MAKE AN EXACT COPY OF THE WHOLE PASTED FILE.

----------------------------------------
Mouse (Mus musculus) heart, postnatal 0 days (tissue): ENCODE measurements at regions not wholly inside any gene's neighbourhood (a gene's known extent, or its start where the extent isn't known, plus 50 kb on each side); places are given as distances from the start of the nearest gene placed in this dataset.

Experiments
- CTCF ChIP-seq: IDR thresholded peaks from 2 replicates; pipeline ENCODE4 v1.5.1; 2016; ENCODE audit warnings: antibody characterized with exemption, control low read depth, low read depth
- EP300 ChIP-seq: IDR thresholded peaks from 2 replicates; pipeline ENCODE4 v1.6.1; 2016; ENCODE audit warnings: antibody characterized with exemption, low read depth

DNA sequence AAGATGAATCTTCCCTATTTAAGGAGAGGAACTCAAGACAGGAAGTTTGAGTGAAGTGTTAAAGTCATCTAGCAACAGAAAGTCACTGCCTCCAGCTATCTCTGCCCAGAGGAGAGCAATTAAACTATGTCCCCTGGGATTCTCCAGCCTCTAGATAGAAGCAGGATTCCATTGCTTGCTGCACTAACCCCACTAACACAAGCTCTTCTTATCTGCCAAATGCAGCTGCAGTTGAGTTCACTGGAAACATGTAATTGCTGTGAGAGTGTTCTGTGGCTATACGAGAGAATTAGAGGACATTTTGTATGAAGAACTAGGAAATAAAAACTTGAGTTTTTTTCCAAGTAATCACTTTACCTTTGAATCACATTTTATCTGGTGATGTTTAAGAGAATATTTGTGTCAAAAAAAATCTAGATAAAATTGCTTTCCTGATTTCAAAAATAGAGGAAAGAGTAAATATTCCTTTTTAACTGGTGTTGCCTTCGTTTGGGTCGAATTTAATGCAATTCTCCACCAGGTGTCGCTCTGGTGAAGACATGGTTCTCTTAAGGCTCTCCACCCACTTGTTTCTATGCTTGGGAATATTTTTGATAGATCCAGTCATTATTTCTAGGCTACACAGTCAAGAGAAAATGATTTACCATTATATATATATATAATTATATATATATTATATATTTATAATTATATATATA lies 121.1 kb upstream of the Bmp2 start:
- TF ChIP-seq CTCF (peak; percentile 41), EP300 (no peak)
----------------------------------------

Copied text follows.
Mouse (Mus musculus) heart, postnatal 0 days (tissue): ENCODE measurements at regions not wholly inside any gene's neighbourhood (a gene's known extent, or its start where the extent isn't known, plus 50 kb on each side); places are given as distances from the start of the nearest gene placed in this dataset.

Experiments
- CTCF ChIP-seq: IDR thresholded peaks from 2 replicates; pipeline ENCODE4 v1.5.1; 2016; ENCODE audit warnings: antibody characterized with exemption, control low read depth, low read depth
- EP300 ChIP-seq: IDR thresholded peaks from 2 replicates; pipeline ENCODE4 v1.6.1; 2016; ENCODE audit warnings: antibody characterized with exemption, low read depth

DNA sequence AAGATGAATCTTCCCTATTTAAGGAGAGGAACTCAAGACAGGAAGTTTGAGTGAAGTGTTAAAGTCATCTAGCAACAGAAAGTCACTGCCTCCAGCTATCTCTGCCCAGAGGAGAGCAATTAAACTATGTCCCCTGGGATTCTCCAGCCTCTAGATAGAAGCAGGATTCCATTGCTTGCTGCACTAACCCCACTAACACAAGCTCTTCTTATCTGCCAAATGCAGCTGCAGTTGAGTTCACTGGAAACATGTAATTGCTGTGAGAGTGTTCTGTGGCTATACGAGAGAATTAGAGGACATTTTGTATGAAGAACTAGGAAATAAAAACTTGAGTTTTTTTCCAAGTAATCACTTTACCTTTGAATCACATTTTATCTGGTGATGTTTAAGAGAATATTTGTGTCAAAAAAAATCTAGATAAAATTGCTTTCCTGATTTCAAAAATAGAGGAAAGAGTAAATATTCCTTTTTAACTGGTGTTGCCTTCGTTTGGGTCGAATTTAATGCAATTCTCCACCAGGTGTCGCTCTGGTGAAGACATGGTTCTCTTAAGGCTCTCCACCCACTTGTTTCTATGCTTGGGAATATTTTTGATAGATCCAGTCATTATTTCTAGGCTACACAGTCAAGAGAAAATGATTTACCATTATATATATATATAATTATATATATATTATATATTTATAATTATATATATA lies 121.1 kb upstream of the Bmp2 start:
- TF ChIP-seq CTCF (peak; percentile 41), EP300 (no peak)